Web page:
The trend toward interpretive installation, aimed at broadening art’s appeal by expanding public understanding, paralleled the transformation of museum-going from serious cultural pursuit to highbrow entertainment. Efforts to make information about art (as well as art itself) more accessible were strongly encouraged by funding policies of the National Endowment for the Humanities. NEH-supported exhibitions were distinguished by their elaborate wall panels–educational maps, photomurals, stenciled treatises–which competed with the objects themselves for space and attention. One early critic of this trend, Sherman Lee, then director of the Cleveland Museum of Art, complained 20 years ago that NEH “tends to lose sight of the fundamental purpose of an art exhibition, which is not to illustrate history but to allow an art work to be understood and enjoyed as a work of art.”

N ext came the burble of taped audio guides, filling our heads with instructions on what to see and think, while inhibiting personal response. This also suppressed civilized conversation with our companions, who were similarly encased in electronic earmuffs. The latest audio guides have gone Hollywood and digital: “Art authorities” electronically beamed up by recent museum-goers include Leonard Nimoy, Steve Martin, Charlton Heston, and Morgan Freeman. The newest curators-in-your-pocket are lightweight CD-ROM based systems on which visitors can punch in the numbers on wall labels, accessing commentary on whatever interests them.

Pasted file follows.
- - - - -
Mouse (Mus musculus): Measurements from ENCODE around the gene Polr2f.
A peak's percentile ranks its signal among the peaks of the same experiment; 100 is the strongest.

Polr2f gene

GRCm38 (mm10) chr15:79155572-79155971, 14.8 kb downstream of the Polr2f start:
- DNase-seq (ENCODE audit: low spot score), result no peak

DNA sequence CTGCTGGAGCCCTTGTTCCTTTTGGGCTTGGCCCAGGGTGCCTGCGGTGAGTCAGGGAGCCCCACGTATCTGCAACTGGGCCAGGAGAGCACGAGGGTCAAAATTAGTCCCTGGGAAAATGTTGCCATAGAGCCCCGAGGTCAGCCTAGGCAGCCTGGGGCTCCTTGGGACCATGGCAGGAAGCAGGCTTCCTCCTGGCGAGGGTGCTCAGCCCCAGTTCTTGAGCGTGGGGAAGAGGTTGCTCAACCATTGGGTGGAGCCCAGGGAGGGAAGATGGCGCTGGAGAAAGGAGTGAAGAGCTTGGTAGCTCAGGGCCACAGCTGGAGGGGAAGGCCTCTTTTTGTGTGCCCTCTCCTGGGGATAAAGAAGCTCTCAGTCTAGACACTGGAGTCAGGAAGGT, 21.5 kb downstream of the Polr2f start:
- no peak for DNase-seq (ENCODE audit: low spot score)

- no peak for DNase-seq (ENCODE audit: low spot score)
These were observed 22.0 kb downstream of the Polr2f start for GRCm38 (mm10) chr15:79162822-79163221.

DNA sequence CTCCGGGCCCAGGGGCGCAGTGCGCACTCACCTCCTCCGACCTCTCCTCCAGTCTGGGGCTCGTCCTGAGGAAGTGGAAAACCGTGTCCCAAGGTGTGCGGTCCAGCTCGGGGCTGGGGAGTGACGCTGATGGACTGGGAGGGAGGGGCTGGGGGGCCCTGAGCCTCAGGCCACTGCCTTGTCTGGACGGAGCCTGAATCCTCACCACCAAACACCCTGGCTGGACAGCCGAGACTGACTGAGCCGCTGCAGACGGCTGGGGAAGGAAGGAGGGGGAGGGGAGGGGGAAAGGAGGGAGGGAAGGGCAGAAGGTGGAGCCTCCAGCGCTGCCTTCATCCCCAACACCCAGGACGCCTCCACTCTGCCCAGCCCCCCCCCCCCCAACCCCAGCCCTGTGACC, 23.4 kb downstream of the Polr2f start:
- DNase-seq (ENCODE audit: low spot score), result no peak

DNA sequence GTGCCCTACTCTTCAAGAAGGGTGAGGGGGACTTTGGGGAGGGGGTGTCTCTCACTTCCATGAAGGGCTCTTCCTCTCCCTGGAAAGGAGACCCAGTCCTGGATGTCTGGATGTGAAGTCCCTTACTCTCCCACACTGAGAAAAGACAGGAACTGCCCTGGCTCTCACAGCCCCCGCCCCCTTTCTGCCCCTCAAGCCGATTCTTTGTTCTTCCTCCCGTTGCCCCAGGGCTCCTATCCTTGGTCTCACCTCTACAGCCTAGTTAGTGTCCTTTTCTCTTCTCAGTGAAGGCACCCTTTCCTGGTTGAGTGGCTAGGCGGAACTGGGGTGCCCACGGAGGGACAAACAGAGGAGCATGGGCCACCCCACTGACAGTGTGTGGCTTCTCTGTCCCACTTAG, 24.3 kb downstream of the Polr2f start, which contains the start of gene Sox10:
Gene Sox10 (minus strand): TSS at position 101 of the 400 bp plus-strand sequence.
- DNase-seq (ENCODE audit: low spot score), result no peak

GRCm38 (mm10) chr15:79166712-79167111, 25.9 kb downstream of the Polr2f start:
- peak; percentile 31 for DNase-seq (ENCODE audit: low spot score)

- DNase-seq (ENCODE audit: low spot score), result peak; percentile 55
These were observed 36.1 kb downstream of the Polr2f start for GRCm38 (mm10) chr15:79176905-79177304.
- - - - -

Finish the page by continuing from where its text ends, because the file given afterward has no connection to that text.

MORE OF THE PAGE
People enjoy these cybertoys: Some exhibitions where visitors tote around the latest electronic gadgetry are beginning to resemble cellular-phone-users’ conventions. People also enjoy shows that make them feel they are not just gazing at the products of a distant culture but, for a brief time, are actually a part of that milieu, roaming about an Egyptian pyramid, a Chinese tomb, or a Russian palace. Such cultural tourism has become the specialty of a new breed of insta-museum, built solely to imbue foreign masterpieces with glitz and mystique. In addition to the Florida International Museum, other such blockbuster mills include the Wonders exhibition series in Memphis and the Mississippi Arts Pavilion in Jackson. Before the opening of the “Palaces of St. Petersburg” exhibition (through Aug. 31), Russian and American artisans painstakingly transformed the Mississippi Arts Pavilion into lavishly appointed rooms adapted from the homes of the czars, fitted out with authentic paintings and furnishings.

Virtual-reality exhibitions go one step further: They attempt to create the you-are-there sensation without the objects. The Getty Conservation Institute in California recently sponsored a virtual-reality recreation of Queen Nefertari’s tomb in Egypt, which purports to let cyberexplorers “look at the 3200-year-old wall paintings … without fear of damaging the fragile artwork.” This cartoonish cultural video game can now be navigated at the Guggenheim Museum SoHo, and, perhaps more fittingly, at Epcot Center in Disney World. “Virtual Pompeii” recently had a glitch-ridden run at the M.H. de Young Museum, San Francisco; and a new company, Atlantic Networks, plans to work with major museums to produce a “Great Civilizations” series, which will display “the finest archaeological works of art, together with reconstructions and virtual reality visits to ancient sites.”

All of this surely will draw the curious hoards, a benefit that few museums can ignore given the unreliability of outside funding sources. Museums must rely increasingly on self-generated income–the kind that comes from admissions, memberships, restaurants, and shops. But as the seductive trappings gain prominence, something else is obscured. It’s the art.